Nicklaus and Player have held this honor for years, along with Arnold Palmer before his death in 2016, but Elder was a guest addition for 2021. In 1975, Elder became the first Black golfer to play in the Masters. Now, 46 years later, he’s a guest honorary starter for this year. Elder did not strike a shot at 7:45 a.m. on Thursday morning, but he was there with friends and family, along two other legends, getting the Masters started once again in its usual April date.
“Today, Lee Elder will inspire us, and make history once more,” ANGC Chairman Fred Ridley said. “Not with a drive, but with his presence, strength and character. Lee, it is my privilege to say, you have the honors.”
Why the Masters food (glorious food!) may be the grandest tournament tradition of them all
AUGUSTA, Ga. — It’s hard to imagine any sporting event at which food plays a more important role than it does at the Masters. The sandwiches sold to spectators at circa 1985 prices, and available to players and even reporters at no charge at all, have always been an elemental part of the tournament.
The status of these sandwiches — pimento cheese, egg salad, various others — have only increased since November. What happened was a reporter asked Dustin Johnson, pre-tournament, to name his favorite Masters tradition. He thought about it for a second or two (the Masters has a lot of traditions) before saying, “The sandwiches.”
And that was before this year’s introduction of a new sandwich, chicken salad on brioche bun!
Secrets of the Augusta National grounds crew: What it takes to get the course Masters-ready
If you think getting on the grounds of Augusta National is tough, try getting the scoop on how those grounds are maintained. As with so much else around the home of the Masters, turf care practices are cloaked in secrecy. Anyone who has ever cut a cup or pushed a mower on the famous course is asked to swear a vow of silence, and most stick to it for fear of not being invited back.
Over the years, some information has been made public; verifying it is another matter. On a quest to separate fact from fiction, we contacted a handful of agronomic experts who know their way around Augusta.
Here’s what they could — and couldn’t — tell us about what it takes to whip the course into tournament shape.
You’ll never guess what the Masters’ most sought-after merchandise item is
AUGUSTA, Ga. — Chelsea Branscum spent several minutes Tuesday afternoon unknowingly surrounded by Augusta National’s smallest army. The young woman from nearby Evans, Ga., wore the attire of golf’s least-assuming accomplice: a yellow sundress and large, brown-rimmed sunglasses. The black bench upon which she sat was packed neatly with two large tote bags featuring the Masters’ iconic insignia. Two more totes were at her feet. She spoke from her perch overlooking a crowded thoroughfare between the practice range and the 1st hole, otherwise known as the promenade directly adjacent to the Masters’ famed merchandise shop.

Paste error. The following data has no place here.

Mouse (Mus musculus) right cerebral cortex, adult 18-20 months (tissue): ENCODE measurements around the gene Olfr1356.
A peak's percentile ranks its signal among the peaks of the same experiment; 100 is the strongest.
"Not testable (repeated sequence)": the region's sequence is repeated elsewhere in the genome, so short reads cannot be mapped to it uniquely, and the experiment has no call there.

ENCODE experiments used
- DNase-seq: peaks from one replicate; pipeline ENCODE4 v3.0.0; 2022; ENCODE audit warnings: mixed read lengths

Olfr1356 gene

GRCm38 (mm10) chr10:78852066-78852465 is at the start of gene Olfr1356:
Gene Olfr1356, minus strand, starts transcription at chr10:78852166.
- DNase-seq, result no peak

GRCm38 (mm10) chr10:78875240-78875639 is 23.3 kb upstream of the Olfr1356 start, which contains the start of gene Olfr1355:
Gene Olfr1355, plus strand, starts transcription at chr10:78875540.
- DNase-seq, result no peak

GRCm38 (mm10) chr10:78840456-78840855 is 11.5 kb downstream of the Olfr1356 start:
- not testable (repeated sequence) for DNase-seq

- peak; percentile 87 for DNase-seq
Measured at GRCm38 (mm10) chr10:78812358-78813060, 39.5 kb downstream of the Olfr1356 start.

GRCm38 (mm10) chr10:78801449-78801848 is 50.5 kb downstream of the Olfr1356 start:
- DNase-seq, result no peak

“So actually two are my mom’s and two are mine,” she said. “Because we live in Augusta, we love to get the flags to put in our house, and of course tee shirts, too, because who doesn’t want a tee shirt?”
She spoke with an easy Southern warmth, somehow unaware of the legion of cold, dead eyes trained upon her every move.
They were everywhere, albeit sheathed in cardboard and plastic. Their white whiskers were rigid, even in the early afternoon breeze. Finally, my curiosity bubbled over. I had to ask.
What about those?
‘Pretty spicy’: Masters competitors expecting brutal conditions at Augusta
AUGUSTA, Ga. — Typically, Adam Scott says, Augusta National plays pretty easy at the beginning of Masters Week. The greens are slow. They’re soft. The friendly setup, he says, can lull you into a false sense of security before dropping the hammer come Thursday morning.
But Scott vividly remembers one year, 2007, when he was greeted by rock-hard practice greens.
“I actually remember being on the 16th green with Greg Norman and we poured some water on the slope and the water just trickled all the way across and off the green. It never got absorbed. That stood out for me,” Scott said after a practice round. Why did he bring it up? Because even though he didn’t pour any water on the greens during Monday’s round with Cameron Smith, those greens felt awfully similar.
“It looked like it was really at a tournament length, the grass around the greens and the firmness and the speed of the greens,” he said. “It had that brown tinge on it. If that’s a sign of things to come, we’ve got to buckle up for this week.”